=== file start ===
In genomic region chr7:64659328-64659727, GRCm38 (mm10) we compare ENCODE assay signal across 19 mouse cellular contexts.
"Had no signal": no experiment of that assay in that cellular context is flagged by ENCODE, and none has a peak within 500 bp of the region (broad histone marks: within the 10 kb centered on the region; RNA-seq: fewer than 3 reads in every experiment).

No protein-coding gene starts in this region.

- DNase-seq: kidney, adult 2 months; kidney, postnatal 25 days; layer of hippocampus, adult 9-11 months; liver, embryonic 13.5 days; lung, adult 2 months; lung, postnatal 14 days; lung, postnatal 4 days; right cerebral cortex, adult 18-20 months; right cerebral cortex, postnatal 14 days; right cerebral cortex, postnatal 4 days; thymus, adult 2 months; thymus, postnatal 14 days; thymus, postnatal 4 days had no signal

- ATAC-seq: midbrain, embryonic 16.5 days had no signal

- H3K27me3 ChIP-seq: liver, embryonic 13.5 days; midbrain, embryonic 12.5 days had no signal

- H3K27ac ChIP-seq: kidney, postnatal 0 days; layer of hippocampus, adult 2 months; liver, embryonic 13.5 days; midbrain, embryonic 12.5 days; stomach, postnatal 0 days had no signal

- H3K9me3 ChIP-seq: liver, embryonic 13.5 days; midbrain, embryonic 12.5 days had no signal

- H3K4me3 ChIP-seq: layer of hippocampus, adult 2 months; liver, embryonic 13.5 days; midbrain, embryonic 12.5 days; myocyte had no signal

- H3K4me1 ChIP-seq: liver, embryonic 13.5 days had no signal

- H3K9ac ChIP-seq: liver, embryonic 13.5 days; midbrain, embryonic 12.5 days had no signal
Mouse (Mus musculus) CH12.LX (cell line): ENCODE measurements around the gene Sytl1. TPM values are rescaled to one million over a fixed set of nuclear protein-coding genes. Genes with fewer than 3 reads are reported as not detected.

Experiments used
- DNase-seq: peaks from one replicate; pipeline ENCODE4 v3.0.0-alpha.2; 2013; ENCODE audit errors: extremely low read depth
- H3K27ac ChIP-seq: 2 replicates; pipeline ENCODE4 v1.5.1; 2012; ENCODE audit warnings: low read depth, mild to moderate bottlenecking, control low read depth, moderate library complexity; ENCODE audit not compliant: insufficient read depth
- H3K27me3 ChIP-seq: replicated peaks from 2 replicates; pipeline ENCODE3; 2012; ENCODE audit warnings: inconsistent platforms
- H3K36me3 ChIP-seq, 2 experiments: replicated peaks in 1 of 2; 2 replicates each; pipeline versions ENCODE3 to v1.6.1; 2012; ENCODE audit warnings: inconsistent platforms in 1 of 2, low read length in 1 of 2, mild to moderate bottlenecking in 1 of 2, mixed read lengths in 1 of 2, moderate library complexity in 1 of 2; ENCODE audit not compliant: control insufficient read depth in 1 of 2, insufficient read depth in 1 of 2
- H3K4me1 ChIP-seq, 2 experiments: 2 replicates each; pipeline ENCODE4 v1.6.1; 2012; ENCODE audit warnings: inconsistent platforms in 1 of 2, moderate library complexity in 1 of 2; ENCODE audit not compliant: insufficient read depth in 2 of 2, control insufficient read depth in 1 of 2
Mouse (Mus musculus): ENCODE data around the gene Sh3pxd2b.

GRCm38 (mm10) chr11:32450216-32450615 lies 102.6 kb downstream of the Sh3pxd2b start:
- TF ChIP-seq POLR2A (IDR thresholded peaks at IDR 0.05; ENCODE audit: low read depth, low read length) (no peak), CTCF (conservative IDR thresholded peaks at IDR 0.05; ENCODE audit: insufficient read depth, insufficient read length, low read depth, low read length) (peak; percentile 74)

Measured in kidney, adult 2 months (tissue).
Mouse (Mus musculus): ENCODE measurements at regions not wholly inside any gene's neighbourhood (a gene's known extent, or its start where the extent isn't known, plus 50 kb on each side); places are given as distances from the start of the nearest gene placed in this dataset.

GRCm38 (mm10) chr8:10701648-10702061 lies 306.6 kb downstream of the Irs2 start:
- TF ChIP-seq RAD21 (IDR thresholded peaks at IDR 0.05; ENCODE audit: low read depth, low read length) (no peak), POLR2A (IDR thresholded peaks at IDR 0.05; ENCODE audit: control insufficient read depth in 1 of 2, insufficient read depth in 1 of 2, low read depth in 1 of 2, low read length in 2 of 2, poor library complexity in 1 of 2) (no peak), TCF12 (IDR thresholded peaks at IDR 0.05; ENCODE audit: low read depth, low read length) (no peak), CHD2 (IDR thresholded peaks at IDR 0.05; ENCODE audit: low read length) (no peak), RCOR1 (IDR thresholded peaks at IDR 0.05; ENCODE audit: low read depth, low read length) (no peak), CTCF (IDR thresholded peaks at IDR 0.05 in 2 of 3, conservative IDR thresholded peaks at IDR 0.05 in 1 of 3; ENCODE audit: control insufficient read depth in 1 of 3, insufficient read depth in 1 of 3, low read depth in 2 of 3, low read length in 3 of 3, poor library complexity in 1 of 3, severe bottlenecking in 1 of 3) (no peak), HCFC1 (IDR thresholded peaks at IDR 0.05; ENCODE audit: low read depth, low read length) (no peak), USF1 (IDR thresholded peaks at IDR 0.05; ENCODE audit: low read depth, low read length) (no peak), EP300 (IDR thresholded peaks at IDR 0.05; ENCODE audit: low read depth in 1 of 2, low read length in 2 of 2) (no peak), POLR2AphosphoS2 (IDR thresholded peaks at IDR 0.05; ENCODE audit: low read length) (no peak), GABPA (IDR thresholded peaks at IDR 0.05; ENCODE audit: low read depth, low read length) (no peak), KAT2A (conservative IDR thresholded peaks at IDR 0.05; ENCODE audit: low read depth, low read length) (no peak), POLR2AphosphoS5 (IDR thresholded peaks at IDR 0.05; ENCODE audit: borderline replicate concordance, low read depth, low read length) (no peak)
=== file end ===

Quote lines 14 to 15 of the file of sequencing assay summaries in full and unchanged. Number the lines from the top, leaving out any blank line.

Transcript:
- DNase-seq: peaks from one replicate; pipeline ENCODE4 v3.0.0-alpha.2; 2013; ENCODE audit errors: extremely low read depth
- H3K27ac ChIP-seq: 2 replicates; pipeline ENCODE4 v1.5.1; 2012; ENCODE audit warnings: low read depth, mild to moderate bottlenecking, control low read depth, moderate library complexity; ENCODE audit not compliant: insufficient read depth